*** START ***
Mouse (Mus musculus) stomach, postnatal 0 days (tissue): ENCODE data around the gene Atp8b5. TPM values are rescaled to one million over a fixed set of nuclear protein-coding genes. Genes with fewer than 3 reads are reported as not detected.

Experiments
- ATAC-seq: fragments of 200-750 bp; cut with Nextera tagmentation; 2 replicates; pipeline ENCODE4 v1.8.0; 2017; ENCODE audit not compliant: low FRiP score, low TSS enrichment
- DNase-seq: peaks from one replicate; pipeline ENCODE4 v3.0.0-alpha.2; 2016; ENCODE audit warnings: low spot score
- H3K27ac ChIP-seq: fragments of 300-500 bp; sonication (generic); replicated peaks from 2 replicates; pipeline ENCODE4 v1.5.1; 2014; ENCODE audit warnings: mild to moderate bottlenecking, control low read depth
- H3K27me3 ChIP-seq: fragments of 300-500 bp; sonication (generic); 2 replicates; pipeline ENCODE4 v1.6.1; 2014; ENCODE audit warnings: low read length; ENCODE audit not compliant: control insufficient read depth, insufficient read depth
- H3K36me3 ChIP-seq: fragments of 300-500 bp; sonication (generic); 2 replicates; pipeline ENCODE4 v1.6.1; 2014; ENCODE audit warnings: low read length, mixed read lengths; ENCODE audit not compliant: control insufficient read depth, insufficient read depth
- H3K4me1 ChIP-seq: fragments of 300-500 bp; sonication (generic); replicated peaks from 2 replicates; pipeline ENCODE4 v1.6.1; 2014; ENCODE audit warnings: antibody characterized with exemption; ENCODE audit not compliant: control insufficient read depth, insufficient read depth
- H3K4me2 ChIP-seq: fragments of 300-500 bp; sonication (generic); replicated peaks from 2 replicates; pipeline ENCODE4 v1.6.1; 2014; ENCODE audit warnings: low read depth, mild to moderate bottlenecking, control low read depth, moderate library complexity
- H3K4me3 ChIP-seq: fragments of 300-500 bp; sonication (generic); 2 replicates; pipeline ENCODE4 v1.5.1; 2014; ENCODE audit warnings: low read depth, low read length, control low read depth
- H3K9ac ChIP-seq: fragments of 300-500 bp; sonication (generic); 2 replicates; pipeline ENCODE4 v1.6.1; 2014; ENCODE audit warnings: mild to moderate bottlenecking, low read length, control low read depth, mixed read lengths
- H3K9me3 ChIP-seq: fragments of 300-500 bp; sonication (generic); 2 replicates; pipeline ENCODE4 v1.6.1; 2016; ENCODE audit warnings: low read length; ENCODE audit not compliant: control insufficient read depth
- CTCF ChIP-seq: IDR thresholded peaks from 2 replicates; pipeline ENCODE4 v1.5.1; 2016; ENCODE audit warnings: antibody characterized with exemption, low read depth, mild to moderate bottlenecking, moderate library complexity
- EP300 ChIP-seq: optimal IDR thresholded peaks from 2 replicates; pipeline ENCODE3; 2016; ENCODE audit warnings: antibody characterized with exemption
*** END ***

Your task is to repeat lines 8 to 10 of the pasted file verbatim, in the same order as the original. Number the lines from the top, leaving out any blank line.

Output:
- H3K4me1 ChIP-seq: fragments of 300-500 bp; sonication (generic); replicated peaks from 2 replicates; pipeline ENCODE4 v1.6.1; 2014; ENCODE audit warnings: antibody characterized with exemption; ENCODE audit not compliant: control insufficient read depth, insufficient read depth
- H3K4me2 ChIP-seq: fragments of 300-500 bp; sonication (generic); replicated peaks from 2 replicates; pipeline ENCODE4 v1.6.1; 2014; ENCODE audit warnings: low read depth, mild to moderate bottlenecking, control low read depth, moderate library complexity
- H3K4me3 ChIP-seq: fragments of 300-500 bp; sonication (generic); 2 replicates; pipeline ENCODE4 v1.5.1; 2014; ENCODE audit warnings: low read depth, low read length, control low read depth